The dark sky’s the limit as South Downs National Park invites all to learn about the Milky Way

VISITORS have the opportunity to ‘boldly go where no one has gone before’ as part of a lunar themed festival about astronomy and outer space.

Tuesday, 29th January 2019, 2:18 pm
Updated Thursday, 7th February 2019, 7:38 pm
A photograph from last year's Dark Skies Festival, taken near AIdsworth.

The South Downs Dark Skies Festival is the chance to take part in star and moon gazing sessions and to learn about the different space constellations from an indoor planetarium display.

There is also the opportunity to journey through the the Milky Way with the festival’s virtual reality experience.

Dan Oakley, Dark Skies lead ranger at the national park, said: ‘The star-studded skies above our heads are as valuable as our beautiful rolling landscapes and we can’t wait to share them with even more people. The immense view of the starry sky over the national park really is a spectacular sight and it’s amazing when people see it in all its glory for the first time. We’re hoping to capture some awe-inspiring views of the moon and its cratered surface.’

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Children have the opportunity to dress up as an astronauts as part of the Dark Skies Festival.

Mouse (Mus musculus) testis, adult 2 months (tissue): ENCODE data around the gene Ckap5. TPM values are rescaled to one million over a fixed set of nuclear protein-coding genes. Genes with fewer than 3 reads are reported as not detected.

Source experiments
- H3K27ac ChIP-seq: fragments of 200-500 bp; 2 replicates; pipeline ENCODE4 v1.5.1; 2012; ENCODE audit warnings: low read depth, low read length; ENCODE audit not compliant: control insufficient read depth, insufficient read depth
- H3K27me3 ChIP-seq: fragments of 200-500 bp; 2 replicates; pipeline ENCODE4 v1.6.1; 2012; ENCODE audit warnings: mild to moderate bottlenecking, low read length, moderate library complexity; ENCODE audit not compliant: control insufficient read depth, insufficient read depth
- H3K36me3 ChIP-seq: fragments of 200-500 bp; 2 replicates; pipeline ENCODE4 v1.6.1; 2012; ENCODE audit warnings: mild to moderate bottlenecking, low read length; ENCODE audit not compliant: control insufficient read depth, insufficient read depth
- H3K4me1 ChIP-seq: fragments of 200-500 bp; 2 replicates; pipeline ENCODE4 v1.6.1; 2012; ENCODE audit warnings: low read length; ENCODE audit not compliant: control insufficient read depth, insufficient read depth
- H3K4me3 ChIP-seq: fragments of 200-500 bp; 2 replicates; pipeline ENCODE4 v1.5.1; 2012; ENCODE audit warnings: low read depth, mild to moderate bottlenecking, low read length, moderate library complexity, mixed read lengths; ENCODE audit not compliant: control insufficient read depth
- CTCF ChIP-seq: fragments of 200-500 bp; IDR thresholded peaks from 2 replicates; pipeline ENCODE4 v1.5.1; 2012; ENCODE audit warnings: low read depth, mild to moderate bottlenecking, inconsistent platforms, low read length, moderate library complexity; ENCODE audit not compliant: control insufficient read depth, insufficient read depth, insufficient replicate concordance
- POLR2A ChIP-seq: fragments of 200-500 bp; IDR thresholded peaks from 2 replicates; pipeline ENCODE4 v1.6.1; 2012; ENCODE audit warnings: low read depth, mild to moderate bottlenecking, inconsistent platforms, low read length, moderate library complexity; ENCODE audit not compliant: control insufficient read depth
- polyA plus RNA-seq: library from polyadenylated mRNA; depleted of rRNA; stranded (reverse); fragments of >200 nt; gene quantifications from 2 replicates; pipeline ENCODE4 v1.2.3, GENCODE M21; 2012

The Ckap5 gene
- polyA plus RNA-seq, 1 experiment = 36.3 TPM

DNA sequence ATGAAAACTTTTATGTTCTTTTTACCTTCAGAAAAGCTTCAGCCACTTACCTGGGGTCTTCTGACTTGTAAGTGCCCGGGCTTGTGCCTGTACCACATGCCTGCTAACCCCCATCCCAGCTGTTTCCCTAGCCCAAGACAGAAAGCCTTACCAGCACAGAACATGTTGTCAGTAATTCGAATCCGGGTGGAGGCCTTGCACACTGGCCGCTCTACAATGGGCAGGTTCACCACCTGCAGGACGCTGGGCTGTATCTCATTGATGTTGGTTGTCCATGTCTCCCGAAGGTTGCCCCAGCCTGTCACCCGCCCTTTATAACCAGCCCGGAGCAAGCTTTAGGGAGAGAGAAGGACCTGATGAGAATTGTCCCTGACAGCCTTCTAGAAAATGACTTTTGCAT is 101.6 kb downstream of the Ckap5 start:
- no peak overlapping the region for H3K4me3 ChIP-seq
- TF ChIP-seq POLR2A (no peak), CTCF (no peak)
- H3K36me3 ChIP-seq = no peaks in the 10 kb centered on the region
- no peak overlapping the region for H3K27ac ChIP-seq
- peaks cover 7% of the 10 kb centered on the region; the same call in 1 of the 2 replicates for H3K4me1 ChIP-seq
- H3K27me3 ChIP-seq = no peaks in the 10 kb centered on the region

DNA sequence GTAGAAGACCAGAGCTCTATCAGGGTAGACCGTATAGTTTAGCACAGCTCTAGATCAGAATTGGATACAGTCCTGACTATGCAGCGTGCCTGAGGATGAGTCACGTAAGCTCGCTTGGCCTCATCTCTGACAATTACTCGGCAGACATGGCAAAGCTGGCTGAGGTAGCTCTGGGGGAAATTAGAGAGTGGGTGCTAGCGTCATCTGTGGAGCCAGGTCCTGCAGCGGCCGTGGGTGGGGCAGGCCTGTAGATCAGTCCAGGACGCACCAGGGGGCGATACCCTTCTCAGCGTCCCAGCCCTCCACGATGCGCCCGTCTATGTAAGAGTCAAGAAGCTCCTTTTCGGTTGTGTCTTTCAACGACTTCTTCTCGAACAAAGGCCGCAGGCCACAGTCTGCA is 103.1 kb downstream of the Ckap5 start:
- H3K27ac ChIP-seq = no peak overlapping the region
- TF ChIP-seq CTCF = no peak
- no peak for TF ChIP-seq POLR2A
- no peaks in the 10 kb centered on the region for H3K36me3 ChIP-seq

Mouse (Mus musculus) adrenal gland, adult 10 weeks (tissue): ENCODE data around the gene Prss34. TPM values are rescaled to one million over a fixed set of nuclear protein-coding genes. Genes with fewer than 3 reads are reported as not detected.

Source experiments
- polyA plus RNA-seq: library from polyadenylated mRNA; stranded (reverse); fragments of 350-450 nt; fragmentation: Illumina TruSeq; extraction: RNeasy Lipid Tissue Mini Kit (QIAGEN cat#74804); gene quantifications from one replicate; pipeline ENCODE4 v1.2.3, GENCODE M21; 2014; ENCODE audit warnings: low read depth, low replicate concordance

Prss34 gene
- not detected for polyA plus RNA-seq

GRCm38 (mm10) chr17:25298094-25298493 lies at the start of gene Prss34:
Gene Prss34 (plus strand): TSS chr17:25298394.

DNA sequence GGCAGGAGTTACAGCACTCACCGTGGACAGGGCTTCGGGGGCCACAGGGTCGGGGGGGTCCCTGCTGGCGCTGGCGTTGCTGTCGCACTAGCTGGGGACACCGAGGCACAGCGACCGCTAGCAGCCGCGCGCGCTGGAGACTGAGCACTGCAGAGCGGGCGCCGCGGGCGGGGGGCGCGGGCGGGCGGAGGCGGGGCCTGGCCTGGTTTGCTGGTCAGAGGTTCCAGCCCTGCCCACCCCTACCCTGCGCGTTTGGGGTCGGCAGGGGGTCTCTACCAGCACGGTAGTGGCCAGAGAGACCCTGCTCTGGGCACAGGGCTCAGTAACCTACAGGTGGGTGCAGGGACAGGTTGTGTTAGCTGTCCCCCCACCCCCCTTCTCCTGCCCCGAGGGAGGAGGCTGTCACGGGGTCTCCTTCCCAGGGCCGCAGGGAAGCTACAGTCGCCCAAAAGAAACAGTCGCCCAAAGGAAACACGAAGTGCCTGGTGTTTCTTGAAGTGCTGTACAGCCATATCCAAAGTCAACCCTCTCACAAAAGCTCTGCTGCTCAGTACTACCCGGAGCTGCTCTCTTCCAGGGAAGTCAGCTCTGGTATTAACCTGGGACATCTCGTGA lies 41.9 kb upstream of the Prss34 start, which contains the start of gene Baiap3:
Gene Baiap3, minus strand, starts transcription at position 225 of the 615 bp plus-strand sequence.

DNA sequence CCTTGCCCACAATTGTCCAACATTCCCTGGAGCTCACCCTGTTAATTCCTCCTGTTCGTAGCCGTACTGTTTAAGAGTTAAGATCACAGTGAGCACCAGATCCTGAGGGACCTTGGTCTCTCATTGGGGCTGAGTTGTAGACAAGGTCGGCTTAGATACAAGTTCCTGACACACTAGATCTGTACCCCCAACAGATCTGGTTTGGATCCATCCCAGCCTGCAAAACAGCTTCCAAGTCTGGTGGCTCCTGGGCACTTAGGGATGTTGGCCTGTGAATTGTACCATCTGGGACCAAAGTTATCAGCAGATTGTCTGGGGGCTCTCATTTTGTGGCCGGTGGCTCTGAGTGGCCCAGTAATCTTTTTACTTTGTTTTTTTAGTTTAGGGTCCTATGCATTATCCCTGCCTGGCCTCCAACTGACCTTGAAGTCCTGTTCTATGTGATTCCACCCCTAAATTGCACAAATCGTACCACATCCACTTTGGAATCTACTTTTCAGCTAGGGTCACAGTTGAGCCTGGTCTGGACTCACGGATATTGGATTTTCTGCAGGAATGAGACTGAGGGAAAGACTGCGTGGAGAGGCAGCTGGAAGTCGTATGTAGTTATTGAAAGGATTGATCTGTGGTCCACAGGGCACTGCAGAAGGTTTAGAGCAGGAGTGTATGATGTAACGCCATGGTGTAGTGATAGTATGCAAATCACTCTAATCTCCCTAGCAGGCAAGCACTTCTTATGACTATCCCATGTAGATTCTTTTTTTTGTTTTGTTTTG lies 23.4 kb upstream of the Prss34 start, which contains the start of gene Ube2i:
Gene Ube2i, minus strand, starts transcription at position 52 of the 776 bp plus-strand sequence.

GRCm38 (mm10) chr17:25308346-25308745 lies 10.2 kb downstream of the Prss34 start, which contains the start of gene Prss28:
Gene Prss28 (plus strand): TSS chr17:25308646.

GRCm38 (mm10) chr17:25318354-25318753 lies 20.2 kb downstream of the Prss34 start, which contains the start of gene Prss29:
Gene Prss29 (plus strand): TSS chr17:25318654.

The South Downs National Park stretches from Winchester in the west to Eastbourne, in this area skirting Bishop’s Waltham, Swanmore, Wickham, Denmead and Clandield and including Hambledon. 

Celebrating the 50th anniversary of the first Apollo 11 moon landing, visitors can also partake in activities including a giant dark night skies colouring wall, dressing up as an astronaut, learn about nocturnal wildlife and participate in interactive science demonstrations.

Laura Warren, events and engagement officer, added: ‘There is something for everyone at this year’s festival, whether you’re new to stargazing or a seasoned professional. No matter what the weather is outside, you can still come and learn about the amazing dark skies in our National Park. The festival is our chance to show-off our night skies, share tips on how to enjoy them and explain why they are worth protecting.’

The two week cosmic extravaganza is due to to take place from Friday February 15 to Sunday March 3.

‘The festival ties in nicely with the half-term holidays so it’s a great opportunity for young people to learn more about astronomy,’ added Laura.

The festival, now in its third year, showcases the National Park’s International Dark Sky Reserve status. Awarded in 2016, the accolade recognises the location’s status as one of the best places in the world to view planets and stars.

The events will be spread across the National Park. The free flagship event, Stargazing South Downs, will return to Midhurst on February 16 and, for first time also come to Petersfield on February 18 and Lewes on February 20.

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